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Transco Plc v United Utilities Water Plc

354 words (1 pages) Case Summary

21st Jun 2019 Case Summary Reference this In-house law team

Jurisdiction / Tag(s): UK Law

Transco Plc v United Utilities Water Plc [2005] EWHC 2784

Tort – Negligence – Duty of Care – Economic Loss – Proximity – Trespass to Goods – Wrongful Interference with goods


United Utilities Water (UUW) operated water networks in the UK. UUW were required to shut off the water while undertaking street work. An UUW employee mistakenly shut off a gas valve rather than a water valve. As a result, Transco (the gas company) incurred substantial costs in restoring and investigating the issues surrounding the gas supplies. Transco alleged UUW was liable for negligence and trespass, seeking to claim pure economic loss.


Was there necessary proximity in the relationship between the parties for UUW to owe Transco a duty of care?


Reasonable proximity was found to exist between the parties, as both parties operated in the same street and both were public utilities. It was reasonable to expect that accidentally shutting off the wrong valve may affect the installation of other providers or installers, which were located in the same substrata. Transco sought to recover economic loss resulting from UUW’s actions. The “spirit” of physical damage to property included any damage caused to reputation and wrongful interference with goods or land. UUW had negligently interfered with the property owned by Transco, which had consequentially resulted in loss. Transco were seeking to recover the costs of rectifying the damage, not the consequential loss flowing from the interruption of the supply. It was considered irrelevant that no physical damage occurred to the pipe, thus liability under the Torts Interference with Goods Act 1977 was established. As street works were being carried out at the time of the incident, UUW was also liable to compensate Transco under the New Roads and Street Works Act 1991, s 82(1)(b).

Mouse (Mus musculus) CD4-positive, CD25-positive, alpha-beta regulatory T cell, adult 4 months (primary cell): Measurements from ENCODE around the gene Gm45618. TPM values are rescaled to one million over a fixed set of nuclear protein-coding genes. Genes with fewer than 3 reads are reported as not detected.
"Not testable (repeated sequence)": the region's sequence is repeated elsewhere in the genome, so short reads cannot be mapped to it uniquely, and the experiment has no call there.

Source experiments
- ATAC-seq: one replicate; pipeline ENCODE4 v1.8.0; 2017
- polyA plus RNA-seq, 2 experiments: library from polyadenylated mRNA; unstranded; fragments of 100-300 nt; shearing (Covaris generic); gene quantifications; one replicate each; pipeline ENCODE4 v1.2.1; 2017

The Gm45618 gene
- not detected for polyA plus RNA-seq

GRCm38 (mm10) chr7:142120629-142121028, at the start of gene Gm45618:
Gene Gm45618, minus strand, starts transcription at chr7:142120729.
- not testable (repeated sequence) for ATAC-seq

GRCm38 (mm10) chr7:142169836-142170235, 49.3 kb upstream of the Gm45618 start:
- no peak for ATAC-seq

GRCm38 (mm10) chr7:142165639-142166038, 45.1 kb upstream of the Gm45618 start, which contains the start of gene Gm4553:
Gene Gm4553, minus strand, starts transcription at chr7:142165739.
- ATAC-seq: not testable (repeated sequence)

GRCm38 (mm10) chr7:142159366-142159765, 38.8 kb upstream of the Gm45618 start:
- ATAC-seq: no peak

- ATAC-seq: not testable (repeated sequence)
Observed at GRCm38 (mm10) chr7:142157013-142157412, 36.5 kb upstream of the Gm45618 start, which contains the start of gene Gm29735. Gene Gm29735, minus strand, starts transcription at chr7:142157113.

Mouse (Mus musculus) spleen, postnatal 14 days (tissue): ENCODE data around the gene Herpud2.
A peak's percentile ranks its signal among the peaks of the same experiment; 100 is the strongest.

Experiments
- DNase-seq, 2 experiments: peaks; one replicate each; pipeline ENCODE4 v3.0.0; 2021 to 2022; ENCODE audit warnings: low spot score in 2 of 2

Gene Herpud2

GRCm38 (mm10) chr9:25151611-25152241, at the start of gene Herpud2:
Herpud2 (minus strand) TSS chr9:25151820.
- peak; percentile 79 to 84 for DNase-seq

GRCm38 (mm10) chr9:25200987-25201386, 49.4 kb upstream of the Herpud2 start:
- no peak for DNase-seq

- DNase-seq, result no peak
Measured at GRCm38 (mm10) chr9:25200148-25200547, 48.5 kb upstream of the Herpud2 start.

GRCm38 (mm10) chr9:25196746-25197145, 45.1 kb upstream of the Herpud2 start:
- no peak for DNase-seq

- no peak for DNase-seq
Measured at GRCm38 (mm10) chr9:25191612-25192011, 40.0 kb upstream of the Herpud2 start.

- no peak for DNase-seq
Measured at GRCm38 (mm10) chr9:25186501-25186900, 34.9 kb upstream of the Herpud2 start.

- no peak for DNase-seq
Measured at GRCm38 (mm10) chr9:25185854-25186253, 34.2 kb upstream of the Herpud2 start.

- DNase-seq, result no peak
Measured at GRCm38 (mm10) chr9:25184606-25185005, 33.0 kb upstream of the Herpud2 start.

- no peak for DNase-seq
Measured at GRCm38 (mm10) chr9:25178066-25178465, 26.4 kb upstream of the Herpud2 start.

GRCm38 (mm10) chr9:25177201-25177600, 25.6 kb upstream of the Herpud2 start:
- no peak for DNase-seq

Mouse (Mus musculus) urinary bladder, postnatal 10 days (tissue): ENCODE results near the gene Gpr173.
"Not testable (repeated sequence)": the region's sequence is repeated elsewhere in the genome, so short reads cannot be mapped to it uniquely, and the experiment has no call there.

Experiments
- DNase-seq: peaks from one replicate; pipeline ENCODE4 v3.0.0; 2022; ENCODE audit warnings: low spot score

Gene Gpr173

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UK law covers the laws and legislation of England, Wales, Northern Ireland and Scotland. Essays, case summaries, problem questions and dissertations here are relevant to law students from the United Kingdom and Great Britain, as well as students wishing to learn more about the UK legal system from overseas.

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